I shrug my shoulders, and he adds, "At least with him."

    I let myself down into a seat beside him.

    For a time I sit restfully enjoying his companionable silence, and
    thinking fragmentarily of those samurai and their Rules. I entertain
    something of the satisfaction of a man who has finished building a
    bridge; I feel that I have joined together things that I had never
    joined before. My Utopia seems real to me, very real, I can believe
    in it, until the metal chair-back gives to my shoulder blades, and
    Utopian sparrows twitter and hop before my feet. I have a pleasant
    moment of unhesitating self-satisfaction; I feel a shameless
    exultation to be there. For a moment I forget the consideration the
    botanist demands; the mere pleasure of completeness, of holding and
    controlling all the threads possesses me.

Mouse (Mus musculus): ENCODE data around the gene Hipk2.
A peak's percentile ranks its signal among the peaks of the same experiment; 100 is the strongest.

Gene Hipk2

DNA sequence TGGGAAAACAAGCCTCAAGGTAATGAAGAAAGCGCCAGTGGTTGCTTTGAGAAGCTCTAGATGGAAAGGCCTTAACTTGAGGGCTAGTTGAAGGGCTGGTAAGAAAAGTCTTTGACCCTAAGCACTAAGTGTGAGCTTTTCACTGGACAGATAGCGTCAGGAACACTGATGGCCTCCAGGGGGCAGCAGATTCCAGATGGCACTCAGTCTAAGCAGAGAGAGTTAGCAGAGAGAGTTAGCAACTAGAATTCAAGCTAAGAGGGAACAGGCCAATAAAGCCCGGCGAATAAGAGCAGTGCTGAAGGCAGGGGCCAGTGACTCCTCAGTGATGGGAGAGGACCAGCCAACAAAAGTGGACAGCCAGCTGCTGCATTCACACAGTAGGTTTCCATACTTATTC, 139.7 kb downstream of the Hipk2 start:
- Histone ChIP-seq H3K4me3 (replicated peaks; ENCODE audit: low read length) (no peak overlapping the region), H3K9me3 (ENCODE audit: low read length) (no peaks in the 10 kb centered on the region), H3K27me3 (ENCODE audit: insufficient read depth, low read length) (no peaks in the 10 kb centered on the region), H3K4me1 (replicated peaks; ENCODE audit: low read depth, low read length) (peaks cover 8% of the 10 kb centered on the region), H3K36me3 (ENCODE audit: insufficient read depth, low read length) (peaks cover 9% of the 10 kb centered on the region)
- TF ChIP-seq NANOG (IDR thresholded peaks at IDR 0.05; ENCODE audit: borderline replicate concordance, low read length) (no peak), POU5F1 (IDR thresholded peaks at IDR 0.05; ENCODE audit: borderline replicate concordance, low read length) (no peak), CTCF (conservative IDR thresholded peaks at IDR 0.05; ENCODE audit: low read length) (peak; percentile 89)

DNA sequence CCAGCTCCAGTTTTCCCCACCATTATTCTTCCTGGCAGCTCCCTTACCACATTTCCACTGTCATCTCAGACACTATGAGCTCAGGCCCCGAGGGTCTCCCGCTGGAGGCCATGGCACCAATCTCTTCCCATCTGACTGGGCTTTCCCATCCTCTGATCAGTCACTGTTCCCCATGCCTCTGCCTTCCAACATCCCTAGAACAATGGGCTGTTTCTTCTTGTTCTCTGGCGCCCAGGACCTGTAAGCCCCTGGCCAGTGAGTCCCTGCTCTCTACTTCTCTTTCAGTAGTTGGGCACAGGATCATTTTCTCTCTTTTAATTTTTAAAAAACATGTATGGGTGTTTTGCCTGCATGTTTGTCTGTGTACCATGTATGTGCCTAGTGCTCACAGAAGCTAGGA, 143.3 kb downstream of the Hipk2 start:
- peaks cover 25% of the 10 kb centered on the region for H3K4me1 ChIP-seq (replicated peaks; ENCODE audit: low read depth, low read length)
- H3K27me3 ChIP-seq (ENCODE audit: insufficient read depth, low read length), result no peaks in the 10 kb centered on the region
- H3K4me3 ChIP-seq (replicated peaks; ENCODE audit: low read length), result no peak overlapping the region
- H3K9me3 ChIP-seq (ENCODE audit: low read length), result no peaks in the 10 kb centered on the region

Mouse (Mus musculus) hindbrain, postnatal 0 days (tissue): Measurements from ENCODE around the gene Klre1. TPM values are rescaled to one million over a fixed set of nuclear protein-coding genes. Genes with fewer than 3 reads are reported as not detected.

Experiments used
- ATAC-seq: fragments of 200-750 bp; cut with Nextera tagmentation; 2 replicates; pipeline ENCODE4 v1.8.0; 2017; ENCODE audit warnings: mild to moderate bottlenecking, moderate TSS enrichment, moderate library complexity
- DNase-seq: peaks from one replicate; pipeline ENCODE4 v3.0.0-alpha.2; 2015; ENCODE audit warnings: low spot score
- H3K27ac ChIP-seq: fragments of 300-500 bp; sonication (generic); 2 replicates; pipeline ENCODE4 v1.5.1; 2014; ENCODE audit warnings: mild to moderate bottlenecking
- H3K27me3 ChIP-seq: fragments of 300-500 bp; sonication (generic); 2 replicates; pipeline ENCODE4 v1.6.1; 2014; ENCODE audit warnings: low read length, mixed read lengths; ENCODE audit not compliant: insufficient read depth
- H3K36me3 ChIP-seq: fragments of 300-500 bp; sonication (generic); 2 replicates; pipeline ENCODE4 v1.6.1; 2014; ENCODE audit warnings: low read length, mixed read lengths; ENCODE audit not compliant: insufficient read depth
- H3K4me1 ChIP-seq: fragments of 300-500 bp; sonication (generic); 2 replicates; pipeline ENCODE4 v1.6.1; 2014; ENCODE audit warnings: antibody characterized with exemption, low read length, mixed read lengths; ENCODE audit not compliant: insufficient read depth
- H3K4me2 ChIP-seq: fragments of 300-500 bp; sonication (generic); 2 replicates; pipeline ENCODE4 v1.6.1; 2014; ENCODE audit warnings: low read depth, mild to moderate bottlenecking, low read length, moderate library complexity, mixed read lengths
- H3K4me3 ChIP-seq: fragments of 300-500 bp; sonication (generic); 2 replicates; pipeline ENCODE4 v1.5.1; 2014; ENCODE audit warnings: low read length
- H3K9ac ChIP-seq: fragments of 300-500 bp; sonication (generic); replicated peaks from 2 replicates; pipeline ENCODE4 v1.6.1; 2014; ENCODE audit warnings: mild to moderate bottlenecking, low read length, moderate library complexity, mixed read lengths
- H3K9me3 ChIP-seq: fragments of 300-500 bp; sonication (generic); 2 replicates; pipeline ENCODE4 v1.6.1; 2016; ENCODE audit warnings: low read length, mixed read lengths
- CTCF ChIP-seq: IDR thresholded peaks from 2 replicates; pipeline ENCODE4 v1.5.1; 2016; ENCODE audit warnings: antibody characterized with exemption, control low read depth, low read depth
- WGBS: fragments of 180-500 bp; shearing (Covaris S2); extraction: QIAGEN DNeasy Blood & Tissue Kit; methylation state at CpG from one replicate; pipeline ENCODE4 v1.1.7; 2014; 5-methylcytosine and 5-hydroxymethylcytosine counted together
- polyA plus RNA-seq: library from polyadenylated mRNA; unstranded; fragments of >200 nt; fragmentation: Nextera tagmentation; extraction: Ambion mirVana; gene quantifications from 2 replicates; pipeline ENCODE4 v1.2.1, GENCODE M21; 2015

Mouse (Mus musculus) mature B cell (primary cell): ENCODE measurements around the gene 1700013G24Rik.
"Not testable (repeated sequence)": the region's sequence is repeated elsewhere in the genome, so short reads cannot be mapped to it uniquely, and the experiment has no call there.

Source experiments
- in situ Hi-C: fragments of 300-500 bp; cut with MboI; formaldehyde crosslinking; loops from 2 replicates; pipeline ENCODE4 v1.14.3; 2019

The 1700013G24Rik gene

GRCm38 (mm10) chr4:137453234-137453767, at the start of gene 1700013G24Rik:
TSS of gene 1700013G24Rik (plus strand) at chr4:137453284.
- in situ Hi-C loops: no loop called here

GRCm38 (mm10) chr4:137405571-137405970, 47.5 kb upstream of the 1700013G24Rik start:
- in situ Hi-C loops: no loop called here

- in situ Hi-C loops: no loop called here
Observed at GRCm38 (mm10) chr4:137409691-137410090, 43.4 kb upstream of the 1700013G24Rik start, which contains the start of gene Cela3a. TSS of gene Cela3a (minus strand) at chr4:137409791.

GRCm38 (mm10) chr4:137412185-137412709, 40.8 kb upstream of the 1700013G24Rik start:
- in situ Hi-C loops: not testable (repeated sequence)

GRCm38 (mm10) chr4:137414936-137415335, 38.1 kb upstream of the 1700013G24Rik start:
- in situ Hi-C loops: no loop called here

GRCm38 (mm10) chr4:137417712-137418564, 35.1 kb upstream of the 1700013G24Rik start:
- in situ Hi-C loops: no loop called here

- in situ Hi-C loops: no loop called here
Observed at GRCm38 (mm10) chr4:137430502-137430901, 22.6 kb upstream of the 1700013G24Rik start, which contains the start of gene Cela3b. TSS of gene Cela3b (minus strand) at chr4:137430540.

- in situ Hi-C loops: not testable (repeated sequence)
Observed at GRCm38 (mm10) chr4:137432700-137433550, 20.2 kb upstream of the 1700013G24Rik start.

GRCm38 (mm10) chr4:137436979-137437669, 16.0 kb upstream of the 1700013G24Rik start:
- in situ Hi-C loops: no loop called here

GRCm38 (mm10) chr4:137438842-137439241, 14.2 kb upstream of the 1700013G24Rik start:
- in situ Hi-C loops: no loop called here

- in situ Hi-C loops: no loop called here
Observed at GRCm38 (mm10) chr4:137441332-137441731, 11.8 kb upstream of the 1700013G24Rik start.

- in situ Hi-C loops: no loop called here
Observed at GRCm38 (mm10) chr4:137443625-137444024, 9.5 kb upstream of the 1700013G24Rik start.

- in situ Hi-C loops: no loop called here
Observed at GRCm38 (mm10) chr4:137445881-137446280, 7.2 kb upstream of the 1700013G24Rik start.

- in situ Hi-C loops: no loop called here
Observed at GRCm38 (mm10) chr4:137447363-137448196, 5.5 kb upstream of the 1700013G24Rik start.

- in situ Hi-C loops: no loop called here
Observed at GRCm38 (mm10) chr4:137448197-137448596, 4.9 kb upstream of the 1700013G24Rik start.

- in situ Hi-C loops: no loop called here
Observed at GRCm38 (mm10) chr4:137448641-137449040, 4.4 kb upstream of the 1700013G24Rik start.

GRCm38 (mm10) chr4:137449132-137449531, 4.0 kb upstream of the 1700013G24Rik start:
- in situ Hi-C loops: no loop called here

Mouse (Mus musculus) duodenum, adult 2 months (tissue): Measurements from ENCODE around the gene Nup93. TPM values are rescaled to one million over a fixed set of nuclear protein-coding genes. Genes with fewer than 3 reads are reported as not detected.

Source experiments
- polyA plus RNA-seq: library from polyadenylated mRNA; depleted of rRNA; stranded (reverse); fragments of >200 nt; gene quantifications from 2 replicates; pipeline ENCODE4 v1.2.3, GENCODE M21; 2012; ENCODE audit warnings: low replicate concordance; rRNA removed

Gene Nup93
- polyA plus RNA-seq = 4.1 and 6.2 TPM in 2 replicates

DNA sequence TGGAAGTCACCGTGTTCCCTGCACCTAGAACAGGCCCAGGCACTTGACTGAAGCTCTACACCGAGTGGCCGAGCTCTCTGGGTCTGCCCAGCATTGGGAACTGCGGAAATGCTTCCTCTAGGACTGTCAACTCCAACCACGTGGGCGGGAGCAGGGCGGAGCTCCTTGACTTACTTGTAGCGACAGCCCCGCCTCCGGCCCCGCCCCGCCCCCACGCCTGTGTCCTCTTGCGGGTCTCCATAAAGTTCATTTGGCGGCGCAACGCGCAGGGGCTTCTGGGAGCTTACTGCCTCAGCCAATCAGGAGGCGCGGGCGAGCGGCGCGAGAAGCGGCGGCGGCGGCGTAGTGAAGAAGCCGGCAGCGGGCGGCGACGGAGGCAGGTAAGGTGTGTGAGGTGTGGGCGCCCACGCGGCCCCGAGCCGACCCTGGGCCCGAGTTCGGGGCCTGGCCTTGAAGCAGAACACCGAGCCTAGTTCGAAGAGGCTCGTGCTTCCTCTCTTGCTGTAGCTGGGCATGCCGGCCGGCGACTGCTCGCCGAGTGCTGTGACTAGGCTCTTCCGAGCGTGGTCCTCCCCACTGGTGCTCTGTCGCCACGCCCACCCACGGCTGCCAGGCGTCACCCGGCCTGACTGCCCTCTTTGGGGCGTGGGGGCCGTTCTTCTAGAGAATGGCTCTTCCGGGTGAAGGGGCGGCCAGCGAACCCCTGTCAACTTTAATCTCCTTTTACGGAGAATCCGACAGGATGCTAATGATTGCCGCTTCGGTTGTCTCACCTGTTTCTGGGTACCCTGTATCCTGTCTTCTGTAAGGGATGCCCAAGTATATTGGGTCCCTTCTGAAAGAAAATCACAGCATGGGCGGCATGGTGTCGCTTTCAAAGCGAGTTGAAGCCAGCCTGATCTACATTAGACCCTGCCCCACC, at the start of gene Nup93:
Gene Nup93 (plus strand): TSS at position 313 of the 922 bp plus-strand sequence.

"You _will_ persist in believing," I say, with an aggressive
    expository note, "that if you meet this lady she will be a person
    with the memories and sentiments of her double on earth. You think
    she will understand and pity, and perhaps love you. Nothing of the
    sort is the case." I repeat with confident rudeness, "Nothing of the
    sort is the case. Things are different altogether here; you can
    hardly tell even now how different are----"

    I discover he is not listening to me.

    "What is the matter?" I ask abruptly.

    He makes no answer, but his expression startles me.

    "What is the matter?" and then I follow his eyes.

    A woman and a man are coming through the great archway--and
    instantly I guess what has happened. She it is arrests my attention
    first--long ago I knew she was a sweetly beautiful woman. She is
    fair, with frank blue eyes, that look with a sort of tender